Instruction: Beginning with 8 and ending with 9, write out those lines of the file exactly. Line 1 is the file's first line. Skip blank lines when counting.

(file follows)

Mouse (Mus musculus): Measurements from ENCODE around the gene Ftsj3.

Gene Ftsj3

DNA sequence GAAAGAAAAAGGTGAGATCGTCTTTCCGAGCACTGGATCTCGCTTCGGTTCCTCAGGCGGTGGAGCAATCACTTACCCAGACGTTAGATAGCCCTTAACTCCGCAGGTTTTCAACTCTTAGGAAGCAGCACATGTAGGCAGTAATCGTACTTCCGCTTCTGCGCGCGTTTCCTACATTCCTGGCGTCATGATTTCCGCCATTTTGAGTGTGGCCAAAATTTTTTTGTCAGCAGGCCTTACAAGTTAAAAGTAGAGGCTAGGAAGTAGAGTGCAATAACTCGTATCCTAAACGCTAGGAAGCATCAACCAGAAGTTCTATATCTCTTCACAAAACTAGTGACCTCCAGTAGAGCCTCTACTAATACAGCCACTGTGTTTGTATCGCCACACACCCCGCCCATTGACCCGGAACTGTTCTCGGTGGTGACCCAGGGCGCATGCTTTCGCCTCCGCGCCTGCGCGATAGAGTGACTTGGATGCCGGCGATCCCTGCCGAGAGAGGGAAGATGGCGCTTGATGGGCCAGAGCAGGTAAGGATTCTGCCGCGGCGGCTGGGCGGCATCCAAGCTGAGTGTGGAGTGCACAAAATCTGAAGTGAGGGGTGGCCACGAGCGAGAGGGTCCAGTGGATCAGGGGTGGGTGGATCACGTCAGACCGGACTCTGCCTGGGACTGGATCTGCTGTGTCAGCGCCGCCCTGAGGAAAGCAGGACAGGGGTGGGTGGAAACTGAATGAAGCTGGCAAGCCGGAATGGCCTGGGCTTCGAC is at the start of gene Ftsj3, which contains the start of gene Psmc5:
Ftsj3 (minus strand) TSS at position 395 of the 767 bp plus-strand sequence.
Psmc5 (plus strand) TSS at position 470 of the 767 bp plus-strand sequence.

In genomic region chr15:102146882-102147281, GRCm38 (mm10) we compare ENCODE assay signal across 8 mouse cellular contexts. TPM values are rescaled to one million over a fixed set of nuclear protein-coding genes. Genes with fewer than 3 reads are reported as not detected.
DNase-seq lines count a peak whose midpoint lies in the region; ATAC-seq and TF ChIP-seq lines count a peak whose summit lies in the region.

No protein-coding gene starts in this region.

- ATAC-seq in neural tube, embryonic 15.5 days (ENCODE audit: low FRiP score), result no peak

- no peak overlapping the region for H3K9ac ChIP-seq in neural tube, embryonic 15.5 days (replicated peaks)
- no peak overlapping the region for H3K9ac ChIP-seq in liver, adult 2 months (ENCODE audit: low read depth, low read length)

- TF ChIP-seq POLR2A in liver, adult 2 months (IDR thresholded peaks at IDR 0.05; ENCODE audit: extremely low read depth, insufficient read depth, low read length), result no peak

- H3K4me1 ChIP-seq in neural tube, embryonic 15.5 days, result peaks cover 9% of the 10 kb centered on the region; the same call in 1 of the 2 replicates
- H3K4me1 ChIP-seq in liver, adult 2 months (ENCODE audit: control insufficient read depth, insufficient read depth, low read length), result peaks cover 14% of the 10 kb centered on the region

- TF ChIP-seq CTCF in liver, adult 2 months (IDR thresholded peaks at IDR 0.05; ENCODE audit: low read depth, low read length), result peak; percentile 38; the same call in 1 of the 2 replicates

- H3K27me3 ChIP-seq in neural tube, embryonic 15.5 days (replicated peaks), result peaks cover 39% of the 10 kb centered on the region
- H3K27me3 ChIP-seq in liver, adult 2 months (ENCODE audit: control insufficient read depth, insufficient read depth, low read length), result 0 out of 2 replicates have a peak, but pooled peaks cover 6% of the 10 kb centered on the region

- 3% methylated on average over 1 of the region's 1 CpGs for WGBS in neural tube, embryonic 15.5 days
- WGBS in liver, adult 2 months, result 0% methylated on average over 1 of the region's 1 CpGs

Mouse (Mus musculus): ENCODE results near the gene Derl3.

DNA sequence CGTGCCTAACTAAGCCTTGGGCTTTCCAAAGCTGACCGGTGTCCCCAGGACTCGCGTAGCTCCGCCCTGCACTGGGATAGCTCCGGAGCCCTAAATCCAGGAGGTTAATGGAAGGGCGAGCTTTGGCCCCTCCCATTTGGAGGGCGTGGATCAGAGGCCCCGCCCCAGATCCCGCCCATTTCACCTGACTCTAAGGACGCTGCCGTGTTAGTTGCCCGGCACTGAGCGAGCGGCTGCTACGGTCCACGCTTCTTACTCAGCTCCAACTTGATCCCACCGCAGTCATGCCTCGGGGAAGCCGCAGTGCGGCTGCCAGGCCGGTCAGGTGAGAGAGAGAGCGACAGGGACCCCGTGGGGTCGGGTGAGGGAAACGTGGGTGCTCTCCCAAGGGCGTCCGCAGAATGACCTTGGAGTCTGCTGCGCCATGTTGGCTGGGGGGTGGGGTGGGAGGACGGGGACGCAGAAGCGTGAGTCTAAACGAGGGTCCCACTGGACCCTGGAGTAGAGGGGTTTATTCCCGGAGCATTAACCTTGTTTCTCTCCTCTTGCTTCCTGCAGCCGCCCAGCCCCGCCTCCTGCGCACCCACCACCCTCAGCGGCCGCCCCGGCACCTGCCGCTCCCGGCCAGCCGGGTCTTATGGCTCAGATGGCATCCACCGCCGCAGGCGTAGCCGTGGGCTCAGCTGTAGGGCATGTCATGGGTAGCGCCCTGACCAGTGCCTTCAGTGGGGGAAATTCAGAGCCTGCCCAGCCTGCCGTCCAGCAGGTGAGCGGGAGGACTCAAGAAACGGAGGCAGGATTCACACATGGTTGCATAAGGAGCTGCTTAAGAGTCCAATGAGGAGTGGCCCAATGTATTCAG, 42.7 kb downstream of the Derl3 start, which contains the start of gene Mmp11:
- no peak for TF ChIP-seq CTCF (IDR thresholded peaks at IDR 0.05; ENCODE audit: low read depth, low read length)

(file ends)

No protein-coding gene starts in this region.

- ATAC-seq in neural tube, embryonic 15.5 days (ENCODE audit: low FRiP score), result no peak